Coat and Color of the Wirehaired Vizsla

Coat and Color of the Wirehaired Vizsla

Coat and Color of the Wirehaired Vizsla | The quotes that follow are from the AKC Official Breed Standard of the Wirehaired Vizsla:

Coat and Color of the Wirehaired Vizsla – “COAT: The Wirehaired Vizsla’s coat makes this breed unique. Close lying, a length of approximately 1 inch, the dense wiry coat should not hide the outline of the body. Functionally the coat should protect against weather and injury with a dense undercoat and wiry outer coat. The lower legs and underside of the chest and belly are covered with shorter, softer, thinner coat. Coat on the head and ears is close fitting and shorter. Pronounced eyebrows highlight the stop. Expression is enhanced not only by eyebrows, but also by a strong, harsh beard, approximately 1 inch in length, formed from both sides of the muzzle. On both sides of the neck the coat forms V shaped brushes. Lacking undercoat or coat brushes of the back of the front legs should be penalized, as is any deviation in coat texture or excessive length of coat. The Wirehaired Vizsla should be exhibited almost in his natural state, nothing more in the way of stripping being needed than a tidying up. A clipped coat is faulty.”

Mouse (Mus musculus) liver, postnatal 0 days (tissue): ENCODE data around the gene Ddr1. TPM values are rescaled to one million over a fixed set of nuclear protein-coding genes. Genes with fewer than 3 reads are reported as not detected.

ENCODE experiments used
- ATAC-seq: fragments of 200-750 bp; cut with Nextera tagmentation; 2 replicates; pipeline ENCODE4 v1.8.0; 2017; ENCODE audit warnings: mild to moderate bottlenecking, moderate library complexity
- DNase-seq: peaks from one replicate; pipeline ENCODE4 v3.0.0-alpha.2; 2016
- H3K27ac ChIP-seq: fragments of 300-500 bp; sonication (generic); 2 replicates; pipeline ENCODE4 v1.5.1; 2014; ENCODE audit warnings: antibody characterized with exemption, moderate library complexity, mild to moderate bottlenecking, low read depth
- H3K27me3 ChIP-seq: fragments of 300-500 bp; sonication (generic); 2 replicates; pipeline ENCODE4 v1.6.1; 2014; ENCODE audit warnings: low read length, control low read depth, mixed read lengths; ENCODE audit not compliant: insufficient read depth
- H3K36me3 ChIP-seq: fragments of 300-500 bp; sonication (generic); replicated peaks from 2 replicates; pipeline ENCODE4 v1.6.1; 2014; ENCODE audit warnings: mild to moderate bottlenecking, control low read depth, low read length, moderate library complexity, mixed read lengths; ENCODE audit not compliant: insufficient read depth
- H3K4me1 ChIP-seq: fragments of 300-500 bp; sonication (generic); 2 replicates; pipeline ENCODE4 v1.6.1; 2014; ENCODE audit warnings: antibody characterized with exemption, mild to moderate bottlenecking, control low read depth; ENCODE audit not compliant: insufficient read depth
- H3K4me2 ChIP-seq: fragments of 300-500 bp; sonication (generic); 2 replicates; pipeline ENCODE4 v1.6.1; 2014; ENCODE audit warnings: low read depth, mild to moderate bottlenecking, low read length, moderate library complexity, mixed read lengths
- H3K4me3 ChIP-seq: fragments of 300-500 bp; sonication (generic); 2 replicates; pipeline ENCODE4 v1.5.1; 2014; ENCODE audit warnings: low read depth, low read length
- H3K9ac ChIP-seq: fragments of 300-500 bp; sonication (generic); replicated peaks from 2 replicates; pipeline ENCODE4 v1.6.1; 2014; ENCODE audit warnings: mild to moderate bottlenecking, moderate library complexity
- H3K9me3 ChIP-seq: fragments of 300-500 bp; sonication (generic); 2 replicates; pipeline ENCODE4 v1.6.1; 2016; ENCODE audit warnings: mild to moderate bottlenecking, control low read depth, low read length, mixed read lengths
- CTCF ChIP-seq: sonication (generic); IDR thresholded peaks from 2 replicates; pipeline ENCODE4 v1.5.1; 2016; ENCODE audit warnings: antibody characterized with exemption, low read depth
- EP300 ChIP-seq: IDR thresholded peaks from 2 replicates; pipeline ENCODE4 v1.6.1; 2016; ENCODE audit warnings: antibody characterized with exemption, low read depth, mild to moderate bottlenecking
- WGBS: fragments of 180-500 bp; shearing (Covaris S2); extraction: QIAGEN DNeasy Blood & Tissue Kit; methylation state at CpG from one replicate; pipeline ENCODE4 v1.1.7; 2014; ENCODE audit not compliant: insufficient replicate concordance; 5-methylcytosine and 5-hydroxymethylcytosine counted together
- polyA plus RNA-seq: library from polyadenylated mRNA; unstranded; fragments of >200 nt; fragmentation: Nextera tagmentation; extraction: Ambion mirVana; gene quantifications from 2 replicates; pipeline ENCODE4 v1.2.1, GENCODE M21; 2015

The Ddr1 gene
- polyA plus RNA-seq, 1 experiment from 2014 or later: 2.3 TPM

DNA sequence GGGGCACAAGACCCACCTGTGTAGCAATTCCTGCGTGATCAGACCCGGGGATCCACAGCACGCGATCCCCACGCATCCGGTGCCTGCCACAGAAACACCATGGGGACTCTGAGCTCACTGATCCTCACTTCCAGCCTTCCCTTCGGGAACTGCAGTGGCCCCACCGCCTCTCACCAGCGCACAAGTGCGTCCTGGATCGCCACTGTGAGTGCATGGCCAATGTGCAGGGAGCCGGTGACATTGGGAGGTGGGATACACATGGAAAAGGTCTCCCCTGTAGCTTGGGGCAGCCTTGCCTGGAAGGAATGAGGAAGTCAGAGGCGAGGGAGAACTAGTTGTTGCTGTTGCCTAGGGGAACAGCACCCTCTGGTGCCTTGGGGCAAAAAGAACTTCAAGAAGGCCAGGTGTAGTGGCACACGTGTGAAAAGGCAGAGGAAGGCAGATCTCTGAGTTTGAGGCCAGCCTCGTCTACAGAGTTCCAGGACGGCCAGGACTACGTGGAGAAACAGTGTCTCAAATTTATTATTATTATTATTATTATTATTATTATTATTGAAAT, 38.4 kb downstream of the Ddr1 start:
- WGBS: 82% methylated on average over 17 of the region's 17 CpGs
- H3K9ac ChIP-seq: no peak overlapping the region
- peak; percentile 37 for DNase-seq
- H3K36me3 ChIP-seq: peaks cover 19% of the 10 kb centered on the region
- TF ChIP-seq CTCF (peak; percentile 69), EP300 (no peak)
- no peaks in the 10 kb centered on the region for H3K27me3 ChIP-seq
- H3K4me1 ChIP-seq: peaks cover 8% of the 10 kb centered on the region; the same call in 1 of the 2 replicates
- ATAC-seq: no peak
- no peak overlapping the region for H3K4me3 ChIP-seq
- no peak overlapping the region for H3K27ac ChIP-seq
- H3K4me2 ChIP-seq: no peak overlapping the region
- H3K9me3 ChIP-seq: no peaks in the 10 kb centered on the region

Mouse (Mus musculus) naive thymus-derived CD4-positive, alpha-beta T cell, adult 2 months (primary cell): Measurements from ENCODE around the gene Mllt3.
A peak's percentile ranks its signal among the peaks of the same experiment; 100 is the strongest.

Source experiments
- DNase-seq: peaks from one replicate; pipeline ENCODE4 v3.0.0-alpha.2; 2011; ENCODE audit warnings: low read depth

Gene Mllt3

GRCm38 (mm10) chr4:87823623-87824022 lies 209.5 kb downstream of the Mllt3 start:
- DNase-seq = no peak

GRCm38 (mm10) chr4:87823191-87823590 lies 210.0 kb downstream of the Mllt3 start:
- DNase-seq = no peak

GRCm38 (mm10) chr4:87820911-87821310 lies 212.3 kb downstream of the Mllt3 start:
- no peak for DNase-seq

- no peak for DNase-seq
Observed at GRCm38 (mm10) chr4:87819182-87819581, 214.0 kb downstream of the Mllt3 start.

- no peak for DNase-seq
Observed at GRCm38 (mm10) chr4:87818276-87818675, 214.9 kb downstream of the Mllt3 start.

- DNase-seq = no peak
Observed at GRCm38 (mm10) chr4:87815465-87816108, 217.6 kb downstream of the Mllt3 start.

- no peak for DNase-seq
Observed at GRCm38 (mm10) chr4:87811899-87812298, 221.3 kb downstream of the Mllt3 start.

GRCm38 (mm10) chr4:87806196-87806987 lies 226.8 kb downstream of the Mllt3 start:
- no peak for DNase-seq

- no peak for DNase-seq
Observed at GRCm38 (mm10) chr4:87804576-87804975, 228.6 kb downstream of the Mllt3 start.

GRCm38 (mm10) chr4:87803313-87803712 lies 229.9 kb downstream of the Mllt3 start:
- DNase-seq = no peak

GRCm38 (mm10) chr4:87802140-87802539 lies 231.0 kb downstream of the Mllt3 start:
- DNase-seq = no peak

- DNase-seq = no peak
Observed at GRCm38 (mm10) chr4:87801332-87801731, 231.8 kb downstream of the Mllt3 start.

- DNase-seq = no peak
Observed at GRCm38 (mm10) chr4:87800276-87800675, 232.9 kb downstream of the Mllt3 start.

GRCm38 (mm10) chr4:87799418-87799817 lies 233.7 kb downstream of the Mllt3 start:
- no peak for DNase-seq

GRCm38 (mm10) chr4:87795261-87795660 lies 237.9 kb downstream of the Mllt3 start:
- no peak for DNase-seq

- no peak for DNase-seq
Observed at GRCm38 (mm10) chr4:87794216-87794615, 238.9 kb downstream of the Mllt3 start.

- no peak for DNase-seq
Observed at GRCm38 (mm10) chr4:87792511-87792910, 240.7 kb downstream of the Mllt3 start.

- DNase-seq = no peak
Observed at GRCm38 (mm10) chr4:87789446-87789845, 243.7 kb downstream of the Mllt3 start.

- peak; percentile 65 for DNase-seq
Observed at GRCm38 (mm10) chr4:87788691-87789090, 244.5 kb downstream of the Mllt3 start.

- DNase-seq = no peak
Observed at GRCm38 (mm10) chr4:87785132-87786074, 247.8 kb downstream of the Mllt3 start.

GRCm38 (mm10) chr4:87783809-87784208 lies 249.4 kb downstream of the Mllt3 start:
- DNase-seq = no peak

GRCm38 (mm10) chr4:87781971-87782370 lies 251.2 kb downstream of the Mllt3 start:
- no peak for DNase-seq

Coat and Color of the Wirehaired Vizsla
Photo supplied by Lies van Essen.

The Wirehaired Vizsla is a double-coated breed, the main purpose of the coat is for protection. The top coat should be dense and coarse, tight-fitting, and relatively short—approximately 1 inch. The dense undercoat is a must, not only for protection from harsh weather and underbrush, but it is water-repellent for the cold water retrieves of ducks and geese.

Coat and Color of the Wirehaired Vizsla
Photo supplied by Denise Doll-Keifer.